Written by Don Byrd

Update: The Tarrant County GOP voted 139-49 to keep Dr. Shafi in his role as Vice Chair. Good on them for rejecting an overtly discriminatory bid to remove him.]

Dr. Shahid Shafi is a surgeon and a councilman in Texas’ Tarrant County who was recently appointed Vice Chair of the county’s Republican Party. But he faces removal from that post for one outrageous reason: Shafi is Muslim.  A motion to have him removed offered by was openly based on his religion and a vote is scheduled for today.

ABC News reports:

“We don’t think he’s suitable as a practicing Muslim to be vice chair because he’d be the representative for ALL Republicans in Tarrant County, and not ALL Republicans in Tarrant County think Islam is safe or acceptable in the U.S., in Tarrant County, and in the TCGOP,” [party member Dorrie] O’Brien recently posted on Facebook, according to the Ft. Worth Star-Telegram. “There are big questions surrounding exactly where Dr. Shafi’s loyalties lie.”

For his part, Shafi rightly insists what millions of American Muslims know: being American and being Muslim “are not mutually exclusive.” He’s standing up, he says, for the fundamental principle of equality. “Religious discrimination… is illegal, immoral, unethical, and un-American.” Debate on O’Brien’s motion is scheduled for tonight.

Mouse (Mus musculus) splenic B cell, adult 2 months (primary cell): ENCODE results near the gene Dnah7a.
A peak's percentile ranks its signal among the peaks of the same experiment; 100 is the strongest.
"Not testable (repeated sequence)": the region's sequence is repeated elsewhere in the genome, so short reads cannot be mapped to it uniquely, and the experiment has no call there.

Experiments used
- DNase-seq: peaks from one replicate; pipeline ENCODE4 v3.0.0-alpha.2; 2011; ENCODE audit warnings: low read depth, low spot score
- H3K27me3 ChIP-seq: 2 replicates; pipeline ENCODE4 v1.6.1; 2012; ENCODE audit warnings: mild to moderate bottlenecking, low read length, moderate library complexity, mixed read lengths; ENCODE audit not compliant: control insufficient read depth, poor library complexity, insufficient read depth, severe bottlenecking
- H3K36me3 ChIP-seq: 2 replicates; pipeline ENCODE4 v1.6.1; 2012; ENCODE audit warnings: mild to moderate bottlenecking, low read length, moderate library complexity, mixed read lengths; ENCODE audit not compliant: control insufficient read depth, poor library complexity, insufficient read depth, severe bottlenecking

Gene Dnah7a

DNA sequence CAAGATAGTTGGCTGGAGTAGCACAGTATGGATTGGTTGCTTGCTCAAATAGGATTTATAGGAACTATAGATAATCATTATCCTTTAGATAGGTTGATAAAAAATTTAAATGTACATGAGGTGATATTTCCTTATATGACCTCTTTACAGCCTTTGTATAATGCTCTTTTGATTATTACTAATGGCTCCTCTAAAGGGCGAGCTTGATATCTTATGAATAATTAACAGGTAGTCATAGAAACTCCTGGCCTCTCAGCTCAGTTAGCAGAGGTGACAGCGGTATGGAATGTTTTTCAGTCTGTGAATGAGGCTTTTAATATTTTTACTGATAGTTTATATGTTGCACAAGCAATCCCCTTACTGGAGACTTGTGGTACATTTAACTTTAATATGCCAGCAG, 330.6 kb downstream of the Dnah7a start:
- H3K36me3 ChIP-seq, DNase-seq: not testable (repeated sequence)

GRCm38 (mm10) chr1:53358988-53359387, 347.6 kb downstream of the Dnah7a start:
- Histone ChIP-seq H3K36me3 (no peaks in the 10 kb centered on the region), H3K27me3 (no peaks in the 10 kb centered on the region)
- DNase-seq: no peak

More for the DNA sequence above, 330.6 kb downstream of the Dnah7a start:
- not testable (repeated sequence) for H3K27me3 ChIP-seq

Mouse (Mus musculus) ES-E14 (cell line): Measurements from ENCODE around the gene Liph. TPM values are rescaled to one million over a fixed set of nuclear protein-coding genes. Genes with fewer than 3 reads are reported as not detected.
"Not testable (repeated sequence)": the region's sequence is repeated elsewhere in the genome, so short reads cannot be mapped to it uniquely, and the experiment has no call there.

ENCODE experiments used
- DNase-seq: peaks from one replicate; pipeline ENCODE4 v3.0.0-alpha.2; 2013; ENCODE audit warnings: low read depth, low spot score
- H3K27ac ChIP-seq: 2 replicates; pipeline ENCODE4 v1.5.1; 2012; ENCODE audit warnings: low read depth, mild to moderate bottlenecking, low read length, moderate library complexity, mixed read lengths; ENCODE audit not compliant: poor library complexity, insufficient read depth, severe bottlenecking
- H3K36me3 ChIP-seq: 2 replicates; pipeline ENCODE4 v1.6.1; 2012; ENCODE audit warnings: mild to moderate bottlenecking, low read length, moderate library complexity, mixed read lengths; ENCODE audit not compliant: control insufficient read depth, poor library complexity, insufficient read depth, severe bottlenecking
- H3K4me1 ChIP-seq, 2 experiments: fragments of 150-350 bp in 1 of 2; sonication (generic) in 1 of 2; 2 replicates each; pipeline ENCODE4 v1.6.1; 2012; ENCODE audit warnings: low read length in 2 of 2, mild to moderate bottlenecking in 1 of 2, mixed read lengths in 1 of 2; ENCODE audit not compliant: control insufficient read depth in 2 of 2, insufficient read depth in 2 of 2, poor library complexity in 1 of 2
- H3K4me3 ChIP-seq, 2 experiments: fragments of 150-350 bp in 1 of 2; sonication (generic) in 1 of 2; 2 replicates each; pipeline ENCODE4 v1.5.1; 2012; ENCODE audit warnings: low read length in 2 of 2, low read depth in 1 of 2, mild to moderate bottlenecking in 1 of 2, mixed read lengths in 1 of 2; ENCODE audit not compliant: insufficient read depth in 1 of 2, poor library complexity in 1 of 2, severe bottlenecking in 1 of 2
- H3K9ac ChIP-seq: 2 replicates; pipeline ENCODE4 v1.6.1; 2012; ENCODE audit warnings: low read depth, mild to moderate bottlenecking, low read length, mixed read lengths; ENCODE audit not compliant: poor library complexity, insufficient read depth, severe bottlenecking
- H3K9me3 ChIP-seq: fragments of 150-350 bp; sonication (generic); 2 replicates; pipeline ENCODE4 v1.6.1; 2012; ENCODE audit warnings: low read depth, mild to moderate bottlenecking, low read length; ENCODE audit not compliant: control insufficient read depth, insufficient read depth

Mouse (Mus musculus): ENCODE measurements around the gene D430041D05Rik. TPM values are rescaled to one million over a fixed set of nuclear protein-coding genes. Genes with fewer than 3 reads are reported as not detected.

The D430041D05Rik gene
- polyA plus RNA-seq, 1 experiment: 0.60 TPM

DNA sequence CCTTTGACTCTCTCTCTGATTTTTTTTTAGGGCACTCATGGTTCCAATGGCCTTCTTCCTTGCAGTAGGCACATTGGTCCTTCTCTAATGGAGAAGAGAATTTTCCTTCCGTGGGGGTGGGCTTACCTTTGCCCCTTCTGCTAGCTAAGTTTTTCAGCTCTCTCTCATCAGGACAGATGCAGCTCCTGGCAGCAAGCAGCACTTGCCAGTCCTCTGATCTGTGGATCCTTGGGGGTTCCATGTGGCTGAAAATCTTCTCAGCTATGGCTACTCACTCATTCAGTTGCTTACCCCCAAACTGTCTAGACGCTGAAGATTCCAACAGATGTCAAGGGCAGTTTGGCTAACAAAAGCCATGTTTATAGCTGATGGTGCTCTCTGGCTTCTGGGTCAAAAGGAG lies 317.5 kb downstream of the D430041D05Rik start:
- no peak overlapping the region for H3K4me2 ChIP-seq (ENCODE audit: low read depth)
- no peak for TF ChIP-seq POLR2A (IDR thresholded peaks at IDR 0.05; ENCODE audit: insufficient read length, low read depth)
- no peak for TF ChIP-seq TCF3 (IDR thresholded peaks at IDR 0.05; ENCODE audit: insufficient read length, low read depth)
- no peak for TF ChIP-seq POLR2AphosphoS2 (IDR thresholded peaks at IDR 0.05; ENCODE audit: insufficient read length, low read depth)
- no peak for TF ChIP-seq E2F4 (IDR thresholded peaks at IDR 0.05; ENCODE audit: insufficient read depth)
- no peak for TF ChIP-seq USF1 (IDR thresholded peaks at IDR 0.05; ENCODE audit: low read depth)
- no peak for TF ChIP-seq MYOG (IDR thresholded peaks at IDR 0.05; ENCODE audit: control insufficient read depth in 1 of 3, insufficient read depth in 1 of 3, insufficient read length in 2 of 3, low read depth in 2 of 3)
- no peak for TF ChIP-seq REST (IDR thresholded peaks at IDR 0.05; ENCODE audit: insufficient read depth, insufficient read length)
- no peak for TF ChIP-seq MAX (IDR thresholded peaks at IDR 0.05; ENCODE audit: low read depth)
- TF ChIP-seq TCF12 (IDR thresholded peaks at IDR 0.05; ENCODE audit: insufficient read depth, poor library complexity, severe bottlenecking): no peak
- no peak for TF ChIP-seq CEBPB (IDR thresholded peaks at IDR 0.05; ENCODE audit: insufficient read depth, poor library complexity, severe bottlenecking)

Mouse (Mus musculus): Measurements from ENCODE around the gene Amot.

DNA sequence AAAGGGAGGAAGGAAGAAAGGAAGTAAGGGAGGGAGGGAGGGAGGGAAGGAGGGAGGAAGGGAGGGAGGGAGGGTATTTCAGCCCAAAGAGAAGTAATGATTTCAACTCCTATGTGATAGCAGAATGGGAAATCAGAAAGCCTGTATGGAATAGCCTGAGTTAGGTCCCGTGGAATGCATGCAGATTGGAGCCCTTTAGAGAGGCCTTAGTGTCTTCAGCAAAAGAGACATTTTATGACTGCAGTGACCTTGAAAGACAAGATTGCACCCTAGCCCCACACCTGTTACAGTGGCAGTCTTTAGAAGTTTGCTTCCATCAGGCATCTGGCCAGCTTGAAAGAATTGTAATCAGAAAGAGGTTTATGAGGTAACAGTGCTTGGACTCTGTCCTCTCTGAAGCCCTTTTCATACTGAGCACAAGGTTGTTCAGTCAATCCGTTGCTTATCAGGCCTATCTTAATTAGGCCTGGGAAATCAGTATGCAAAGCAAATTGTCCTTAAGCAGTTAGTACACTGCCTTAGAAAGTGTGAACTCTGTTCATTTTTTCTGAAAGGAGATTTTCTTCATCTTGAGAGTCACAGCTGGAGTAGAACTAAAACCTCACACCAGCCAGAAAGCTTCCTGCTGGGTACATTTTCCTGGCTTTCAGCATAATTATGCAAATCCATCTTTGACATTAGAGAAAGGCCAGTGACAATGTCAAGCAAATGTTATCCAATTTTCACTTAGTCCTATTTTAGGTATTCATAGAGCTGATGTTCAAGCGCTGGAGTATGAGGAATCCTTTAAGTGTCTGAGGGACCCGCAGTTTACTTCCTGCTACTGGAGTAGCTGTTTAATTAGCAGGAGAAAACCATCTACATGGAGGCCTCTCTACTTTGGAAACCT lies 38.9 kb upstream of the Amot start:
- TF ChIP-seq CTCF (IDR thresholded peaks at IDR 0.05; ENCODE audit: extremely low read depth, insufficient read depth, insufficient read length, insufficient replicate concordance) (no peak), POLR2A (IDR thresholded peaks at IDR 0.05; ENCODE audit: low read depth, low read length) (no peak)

Meanwhile, U.S. Senators on the Judiciary Committee once again made news for questions posed during confirmation hearings, suggesting that a federal judicial nominee’s religious beliefs and religious associations might be disqualifying. Nominee Carl Anderson is a member of the Knights of Columbus, which Senator Kamala Harris (D-California) noted is an “all-male society comprised primarily of Catholic men.” Senator Marie Hirono (D-HI) asked “If confirmed, do you intend to end your membership with this organization to avoid any appearance of bias?””

In an impassioned op-ed for The Hill, which everyone should take the time to read, Rep. Tulsi Gabbard (D-Hawaii) railed against the treatment Nelson and other judicial nominees have received:

While I absolutely believe in the separation of church and state as a necessity to the health of our nation, no American should be asked to renounce his or her faith or membership in a faith-based, service organization in order to hold public office.

The party that worked so hard to convince people that Catholics and Knights of Columbus like Al Smith and John F. Kennedy could be both good Catholics and good public servants shows an alarming disregard of its own history in making such attacks today.

We must call this out for what it is – religious bigotry.  This is true not just when such prejudice is anti-Catholic, but also when it is anti-Semitic, anti-Muslim, anti-Hindu, or anti-Protestant, or any other religion.

The U.S. Constitution stands for no principle more strongly than this: one’s religious beliefs and religious association have no bearing on qualifications for public service. There is no religious test for public office. Period. And yes, political party leadership is not technically a government position, but the same principle applies. Americans of all faiths, and no faith, must be equally free to participate fully in our democracy.